blind right of violence, suited to his temperament. Did she 
TTndefstan^'ifT^Whm- he came too near to her, she shrank 
away with a slight gesture of repulsion. In proportion as his 
passion increased in intensity, so did the obstacles become 
more and more insurmountable. That consumptive creature 
never left his wife for a moment; drowsing, } awning, reading 
scraps by fits and starts, suckmg tar lozenges, spitting in his 
handkerchief, grumbling, feeling his own pulse a hundred times 


a day, complaining of sutVocation and cold sweats. Caterina, 
it is true, went to and fro on household avocations, and some- 
times retired to write letters ; but when her husband was at 
home she did her best to get her business done so that she 
could sit down to sew in the drawing-room. Alberto saw and 
inspected everything ; and with the maudhn curiosity of a sick 
and indolent person, wanted to touch all that he saw. Caterina 
was more discreet, less curious, and of silent habit, yet she too 
saw everything. Impossible to speak to Lucia alone for a 
minute. Two or three times they had attempted this, almost 
oblivious of the others' presence ; but having stopped in time, 
had found each other mute, pale from weariness, their faces 
drawn by suppressed yawns. Caterina and Alberto had nothing 
to say to each other. After five minutes they subsided into an 
inevitable silence. Alberto considered Caterina an excellent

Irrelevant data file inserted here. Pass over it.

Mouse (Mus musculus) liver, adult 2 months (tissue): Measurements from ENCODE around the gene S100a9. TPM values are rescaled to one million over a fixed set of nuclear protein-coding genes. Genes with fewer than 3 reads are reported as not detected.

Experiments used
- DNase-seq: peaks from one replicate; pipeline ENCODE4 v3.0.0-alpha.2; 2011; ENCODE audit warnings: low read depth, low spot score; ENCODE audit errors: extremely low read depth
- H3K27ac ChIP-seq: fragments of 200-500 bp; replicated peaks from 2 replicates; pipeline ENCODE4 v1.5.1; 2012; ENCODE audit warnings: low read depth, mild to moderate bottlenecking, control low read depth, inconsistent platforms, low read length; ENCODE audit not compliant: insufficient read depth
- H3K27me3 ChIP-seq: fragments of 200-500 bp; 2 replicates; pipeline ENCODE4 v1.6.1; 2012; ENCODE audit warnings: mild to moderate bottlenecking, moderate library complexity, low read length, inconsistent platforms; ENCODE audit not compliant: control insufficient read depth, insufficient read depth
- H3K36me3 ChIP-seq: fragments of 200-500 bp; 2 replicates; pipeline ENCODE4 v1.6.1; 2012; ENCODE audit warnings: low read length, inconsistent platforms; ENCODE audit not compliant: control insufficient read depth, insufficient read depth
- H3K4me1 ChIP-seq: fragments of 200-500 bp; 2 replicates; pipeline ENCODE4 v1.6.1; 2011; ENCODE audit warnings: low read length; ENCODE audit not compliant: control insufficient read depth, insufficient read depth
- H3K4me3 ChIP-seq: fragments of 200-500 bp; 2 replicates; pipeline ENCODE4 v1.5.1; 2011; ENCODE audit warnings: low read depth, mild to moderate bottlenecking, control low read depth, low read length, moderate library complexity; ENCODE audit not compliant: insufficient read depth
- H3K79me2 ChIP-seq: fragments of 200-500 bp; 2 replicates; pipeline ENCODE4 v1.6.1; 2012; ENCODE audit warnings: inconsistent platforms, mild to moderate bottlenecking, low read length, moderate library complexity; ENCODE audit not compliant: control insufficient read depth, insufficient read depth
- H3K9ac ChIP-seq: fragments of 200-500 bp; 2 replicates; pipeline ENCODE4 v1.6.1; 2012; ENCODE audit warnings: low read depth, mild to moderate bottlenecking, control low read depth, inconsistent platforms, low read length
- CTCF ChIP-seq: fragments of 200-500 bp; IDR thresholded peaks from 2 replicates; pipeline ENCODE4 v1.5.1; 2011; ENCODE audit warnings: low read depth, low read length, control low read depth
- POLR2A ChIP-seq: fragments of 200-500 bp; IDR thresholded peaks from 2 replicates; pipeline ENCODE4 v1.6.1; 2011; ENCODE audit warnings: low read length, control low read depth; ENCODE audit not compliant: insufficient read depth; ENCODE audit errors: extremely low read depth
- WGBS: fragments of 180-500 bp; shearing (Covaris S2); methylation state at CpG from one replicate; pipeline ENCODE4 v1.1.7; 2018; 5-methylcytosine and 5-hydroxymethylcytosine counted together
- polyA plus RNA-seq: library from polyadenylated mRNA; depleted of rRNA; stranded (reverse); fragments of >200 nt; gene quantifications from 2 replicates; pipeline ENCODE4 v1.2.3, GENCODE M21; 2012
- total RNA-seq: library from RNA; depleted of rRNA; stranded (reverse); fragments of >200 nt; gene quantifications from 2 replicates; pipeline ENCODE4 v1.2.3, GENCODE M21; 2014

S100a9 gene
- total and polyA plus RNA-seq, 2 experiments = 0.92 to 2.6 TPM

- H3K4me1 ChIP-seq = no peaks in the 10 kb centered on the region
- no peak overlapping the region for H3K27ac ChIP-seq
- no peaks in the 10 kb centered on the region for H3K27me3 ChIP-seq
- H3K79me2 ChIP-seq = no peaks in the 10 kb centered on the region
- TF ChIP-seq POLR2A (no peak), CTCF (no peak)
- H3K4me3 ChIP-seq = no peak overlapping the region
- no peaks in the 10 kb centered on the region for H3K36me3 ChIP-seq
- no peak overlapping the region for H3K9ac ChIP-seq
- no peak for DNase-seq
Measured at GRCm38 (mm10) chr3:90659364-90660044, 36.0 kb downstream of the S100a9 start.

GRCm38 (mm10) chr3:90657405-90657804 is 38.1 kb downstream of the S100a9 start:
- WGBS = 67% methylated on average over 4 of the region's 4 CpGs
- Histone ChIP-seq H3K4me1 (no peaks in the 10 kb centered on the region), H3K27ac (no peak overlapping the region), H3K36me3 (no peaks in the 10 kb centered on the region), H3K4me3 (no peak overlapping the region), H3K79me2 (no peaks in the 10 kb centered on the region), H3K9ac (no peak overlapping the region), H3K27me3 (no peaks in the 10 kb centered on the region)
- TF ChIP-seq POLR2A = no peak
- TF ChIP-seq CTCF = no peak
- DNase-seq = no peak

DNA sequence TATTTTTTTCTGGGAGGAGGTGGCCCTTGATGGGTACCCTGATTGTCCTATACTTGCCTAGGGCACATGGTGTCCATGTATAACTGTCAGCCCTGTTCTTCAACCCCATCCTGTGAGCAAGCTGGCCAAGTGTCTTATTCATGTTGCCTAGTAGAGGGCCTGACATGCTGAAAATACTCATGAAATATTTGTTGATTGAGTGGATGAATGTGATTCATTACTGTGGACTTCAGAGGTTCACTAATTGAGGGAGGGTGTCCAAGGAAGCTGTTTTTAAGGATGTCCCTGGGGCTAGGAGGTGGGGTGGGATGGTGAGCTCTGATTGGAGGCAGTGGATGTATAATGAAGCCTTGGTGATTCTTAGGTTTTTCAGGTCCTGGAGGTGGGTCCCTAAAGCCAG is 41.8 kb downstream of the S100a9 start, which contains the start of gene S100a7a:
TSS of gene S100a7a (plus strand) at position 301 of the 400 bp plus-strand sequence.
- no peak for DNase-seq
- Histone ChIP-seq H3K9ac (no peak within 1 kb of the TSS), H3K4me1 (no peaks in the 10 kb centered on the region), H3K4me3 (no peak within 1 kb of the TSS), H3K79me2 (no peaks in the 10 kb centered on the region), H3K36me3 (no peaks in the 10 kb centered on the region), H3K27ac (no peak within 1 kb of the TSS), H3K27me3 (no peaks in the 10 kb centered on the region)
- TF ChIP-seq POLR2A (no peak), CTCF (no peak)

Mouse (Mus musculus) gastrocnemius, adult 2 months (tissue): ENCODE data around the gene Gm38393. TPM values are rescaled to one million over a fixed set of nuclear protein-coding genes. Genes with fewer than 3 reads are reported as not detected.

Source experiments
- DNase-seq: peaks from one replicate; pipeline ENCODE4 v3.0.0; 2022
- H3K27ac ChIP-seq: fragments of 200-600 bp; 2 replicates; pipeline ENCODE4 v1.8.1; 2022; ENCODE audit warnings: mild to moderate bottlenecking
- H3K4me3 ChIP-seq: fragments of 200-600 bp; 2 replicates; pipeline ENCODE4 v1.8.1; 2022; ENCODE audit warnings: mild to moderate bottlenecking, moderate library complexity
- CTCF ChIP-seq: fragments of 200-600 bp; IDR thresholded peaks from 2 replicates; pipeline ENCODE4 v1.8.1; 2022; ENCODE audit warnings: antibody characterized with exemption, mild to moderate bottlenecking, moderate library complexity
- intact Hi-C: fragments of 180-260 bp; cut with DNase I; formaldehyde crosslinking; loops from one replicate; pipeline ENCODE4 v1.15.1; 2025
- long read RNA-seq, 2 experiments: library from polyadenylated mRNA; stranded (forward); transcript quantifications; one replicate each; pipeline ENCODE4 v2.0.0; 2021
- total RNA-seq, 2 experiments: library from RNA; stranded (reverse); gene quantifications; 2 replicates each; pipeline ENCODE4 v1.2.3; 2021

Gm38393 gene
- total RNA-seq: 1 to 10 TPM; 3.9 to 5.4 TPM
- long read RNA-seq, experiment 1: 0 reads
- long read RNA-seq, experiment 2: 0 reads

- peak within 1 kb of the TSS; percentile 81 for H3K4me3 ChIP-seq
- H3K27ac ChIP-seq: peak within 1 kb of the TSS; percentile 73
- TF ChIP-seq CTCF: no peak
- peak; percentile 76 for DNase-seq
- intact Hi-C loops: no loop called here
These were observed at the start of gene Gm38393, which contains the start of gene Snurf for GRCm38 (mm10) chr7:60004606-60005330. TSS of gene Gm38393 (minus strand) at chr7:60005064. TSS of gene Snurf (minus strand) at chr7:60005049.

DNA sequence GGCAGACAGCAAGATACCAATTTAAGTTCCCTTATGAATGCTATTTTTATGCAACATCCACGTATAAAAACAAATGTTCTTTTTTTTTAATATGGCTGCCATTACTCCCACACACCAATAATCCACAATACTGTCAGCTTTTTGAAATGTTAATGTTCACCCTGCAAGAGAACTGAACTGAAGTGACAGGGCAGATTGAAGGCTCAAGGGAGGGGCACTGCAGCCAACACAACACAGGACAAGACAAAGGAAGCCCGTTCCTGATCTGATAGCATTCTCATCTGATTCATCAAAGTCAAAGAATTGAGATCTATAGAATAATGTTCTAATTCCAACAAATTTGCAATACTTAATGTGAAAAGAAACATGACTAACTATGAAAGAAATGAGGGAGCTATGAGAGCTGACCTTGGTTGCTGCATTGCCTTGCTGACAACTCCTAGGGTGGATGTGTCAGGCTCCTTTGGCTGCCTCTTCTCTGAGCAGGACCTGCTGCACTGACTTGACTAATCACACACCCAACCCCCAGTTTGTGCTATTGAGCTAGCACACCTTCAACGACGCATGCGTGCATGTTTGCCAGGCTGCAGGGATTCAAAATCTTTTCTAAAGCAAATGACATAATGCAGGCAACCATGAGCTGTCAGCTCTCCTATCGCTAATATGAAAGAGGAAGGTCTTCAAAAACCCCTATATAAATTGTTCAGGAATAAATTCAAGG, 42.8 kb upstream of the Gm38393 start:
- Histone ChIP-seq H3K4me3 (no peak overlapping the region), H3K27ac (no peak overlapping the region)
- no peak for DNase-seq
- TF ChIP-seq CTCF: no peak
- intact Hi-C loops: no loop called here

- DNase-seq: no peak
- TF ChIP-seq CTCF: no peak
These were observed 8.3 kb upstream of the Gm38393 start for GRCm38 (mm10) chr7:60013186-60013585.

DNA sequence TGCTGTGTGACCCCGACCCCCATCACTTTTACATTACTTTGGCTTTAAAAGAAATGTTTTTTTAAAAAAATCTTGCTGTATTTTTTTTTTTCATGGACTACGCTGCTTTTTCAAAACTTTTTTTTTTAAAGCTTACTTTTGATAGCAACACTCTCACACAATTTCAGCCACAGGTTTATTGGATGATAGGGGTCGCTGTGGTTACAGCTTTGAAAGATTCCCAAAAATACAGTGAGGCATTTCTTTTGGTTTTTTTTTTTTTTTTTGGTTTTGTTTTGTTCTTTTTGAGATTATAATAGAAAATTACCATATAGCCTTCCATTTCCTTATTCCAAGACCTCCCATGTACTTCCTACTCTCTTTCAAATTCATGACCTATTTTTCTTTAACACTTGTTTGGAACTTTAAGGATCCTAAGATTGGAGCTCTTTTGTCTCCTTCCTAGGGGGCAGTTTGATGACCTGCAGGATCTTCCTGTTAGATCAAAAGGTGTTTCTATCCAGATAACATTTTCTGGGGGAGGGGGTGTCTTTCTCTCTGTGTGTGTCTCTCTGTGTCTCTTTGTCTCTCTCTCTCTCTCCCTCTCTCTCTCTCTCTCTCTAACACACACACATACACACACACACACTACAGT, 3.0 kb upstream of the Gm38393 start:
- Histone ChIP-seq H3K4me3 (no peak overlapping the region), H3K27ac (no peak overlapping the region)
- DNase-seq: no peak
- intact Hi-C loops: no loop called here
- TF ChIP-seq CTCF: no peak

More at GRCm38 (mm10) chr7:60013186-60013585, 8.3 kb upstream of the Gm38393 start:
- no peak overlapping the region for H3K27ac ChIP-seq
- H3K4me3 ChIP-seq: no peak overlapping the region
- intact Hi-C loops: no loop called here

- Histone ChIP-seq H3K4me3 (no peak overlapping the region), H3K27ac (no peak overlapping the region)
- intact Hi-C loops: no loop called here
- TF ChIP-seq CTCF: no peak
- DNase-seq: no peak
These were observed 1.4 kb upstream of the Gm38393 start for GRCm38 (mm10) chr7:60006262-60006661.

woman, a notable housekeeper, but rather stupid, and in every 
way inferior to his wife. Caterina judged no man, but all that 
Alberto inspired her with was quiet, unemotional compassion. 
There was no spiritual sympathy between them, rather a phy- 
sical repulsion. The impression produced by Caterina on 
Alberto was the negative one of absence of sex : she was 
neither beautiful nor ugly in his sight, nor a woman at all. In 
Caterina the instinct of health which recoils from disease, made 
him repellent to her. Then came the gloomy hours in which 
Lucia, in dumb despair, would betake herself to the sofa, where 
she would lie as rigid as the dead, her feet hidden under her 
skirts, her train hanging on the ground, with wreathed arms, 
and hands crossed behind her head, closed eyes and deathly 
pallor. She scarcely answered except in curt, harsh mono- 
syllables, passing hours in the same attitude, without opening 
her eyes. Alberto wasted his breath in questioning her, she 
never made him any reply. Caterina, who since their school- 
days was accustomed to these acute attacks of melancholy, 
signed to him to be silent, to wait for the fit to pass over : and 
they kept silence until the gloom fell upon them all. Andrea 
gtarted to his feet and prepared to go out, without so much as